[L-R: Dr Fiona Donson (UCC), Rachel Brett (Vice President, COPE), and Michelle Martyn (Research and Policy Manager, IPRT)]
The Irish Penal Reform Trust (IPRT) and the Centre for Criminal Justice and Human Rights, School of Law, University College Cork (UCC) have both received separate streams of funding to establish and develop a network to bring about positive sustained change for children and families affected by imprisonment. Find more details of IPRT’s funding here, and UCC’s funding here.
On 14th August 2020, we were delighted to hold the first meeting of the network, comprised of people with experience of imprisonment, community-based organisations, researchers and academics, and advocacy groups.
The network forms part of a broader three-year project on families of prisoners, aiming to reduce harm for children and families affected by imprisonment, with a particular focus on reducing female imprisonment. This meeting marked the kick-off of the project.
We were delighted to welcome Rachel Brett (Vice President, Children of Prisoners Europe (COPE)) to speak about the role of COPE and the advantages of a network organisation. Drawing on decades of experience of advocacy in the area of familial imprisonment, Rachel outlined key opportunities for advocacy, particularly at an international human rights level. You can watch a recording of Ms Brett’s presentation on Youtube below.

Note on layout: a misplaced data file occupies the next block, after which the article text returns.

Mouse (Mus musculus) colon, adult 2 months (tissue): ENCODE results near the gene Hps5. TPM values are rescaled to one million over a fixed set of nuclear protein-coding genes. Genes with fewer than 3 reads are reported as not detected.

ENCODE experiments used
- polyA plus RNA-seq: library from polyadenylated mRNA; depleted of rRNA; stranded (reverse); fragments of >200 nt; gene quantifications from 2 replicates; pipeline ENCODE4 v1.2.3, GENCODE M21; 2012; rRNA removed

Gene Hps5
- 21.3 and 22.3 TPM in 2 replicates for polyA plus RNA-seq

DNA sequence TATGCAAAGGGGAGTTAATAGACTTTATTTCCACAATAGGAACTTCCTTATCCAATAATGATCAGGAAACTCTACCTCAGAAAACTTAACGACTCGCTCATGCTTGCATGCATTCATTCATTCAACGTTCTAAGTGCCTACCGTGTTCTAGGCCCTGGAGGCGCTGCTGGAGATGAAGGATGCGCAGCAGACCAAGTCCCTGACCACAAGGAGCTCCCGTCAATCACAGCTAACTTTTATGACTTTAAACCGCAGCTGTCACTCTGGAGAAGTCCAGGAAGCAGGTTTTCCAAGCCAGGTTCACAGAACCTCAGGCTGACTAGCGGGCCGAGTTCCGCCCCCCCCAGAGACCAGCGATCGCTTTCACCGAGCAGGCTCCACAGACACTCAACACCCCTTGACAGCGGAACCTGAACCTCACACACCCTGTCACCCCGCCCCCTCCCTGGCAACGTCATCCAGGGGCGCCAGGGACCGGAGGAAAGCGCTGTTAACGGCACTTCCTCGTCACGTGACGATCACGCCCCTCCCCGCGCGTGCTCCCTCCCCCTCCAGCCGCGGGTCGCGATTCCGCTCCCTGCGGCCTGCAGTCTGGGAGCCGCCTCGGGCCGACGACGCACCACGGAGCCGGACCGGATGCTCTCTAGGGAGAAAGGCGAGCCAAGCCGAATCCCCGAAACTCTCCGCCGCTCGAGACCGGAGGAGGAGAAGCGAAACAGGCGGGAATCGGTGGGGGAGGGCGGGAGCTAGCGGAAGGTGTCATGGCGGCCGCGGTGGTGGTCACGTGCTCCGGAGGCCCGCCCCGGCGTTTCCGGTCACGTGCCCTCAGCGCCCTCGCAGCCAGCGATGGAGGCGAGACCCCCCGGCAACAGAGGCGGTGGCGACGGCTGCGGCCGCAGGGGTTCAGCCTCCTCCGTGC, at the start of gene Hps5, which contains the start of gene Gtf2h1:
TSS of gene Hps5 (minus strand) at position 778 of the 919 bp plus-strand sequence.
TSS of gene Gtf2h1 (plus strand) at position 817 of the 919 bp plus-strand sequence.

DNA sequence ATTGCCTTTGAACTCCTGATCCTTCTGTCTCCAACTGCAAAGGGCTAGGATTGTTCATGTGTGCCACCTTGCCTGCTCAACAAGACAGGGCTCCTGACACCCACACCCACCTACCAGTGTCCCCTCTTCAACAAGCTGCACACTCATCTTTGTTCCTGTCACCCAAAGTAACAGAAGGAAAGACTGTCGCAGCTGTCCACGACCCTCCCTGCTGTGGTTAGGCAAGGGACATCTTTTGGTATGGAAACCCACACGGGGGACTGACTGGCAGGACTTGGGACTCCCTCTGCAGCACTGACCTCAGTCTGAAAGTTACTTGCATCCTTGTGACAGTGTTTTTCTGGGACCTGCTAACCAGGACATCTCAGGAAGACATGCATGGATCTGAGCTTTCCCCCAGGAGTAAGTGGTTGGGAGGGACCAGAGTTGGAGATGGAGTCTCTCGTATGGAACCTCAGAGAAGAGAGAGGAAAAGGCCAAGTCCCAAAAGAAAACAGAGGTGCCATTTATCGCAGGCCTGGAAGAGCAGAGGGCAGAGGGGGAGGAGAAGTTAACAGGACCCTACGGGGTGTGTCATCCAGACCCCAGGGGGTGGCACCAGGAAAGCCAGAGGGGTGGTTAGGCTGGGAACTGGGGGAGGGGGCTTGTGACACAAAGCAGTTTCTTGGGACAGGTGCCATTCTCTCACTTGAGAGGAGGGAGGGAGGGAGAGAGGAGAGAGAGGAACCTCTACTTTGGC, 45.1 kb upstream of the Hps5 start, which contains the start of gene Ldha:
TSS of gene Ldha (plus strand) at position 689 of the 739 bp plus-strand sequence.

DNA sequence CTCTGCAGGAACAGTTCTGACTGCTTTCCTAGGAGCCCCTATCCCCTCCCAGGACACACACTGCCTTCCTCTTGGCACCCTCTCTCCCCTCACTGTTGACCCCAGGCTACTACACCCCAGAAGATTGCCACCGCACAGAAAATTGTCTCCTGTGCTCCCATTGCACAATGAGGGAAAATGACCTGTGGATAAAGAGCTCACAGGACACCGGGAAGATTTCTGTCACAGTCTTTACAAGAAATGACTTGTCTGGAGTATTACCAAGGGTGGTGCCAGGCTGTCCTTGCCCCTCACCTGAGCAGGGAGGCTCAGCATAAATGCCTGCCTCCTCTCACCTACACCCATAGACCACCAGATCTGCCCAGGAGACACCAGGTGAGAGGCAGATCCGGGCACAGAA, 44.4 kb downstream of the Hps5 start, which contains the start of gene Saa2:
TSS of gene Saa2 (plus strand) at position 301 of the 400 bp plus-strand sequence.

IPRT’s Michelle Martyn outlined the goals for the project, building on existing work in the area – including IPRT’s Picking Up the Pieces report and a previous collaboration between IPRT and UCC, Principles of Action for Children with a Parent in Prison. Michelle also detailed the opportunities that arise during the lifetime of the network to influence strategic policy change.
With thanks to Dr Fiona Donson (School of Law, UCC) for her excellent Chairing of the meeting. Watch this space!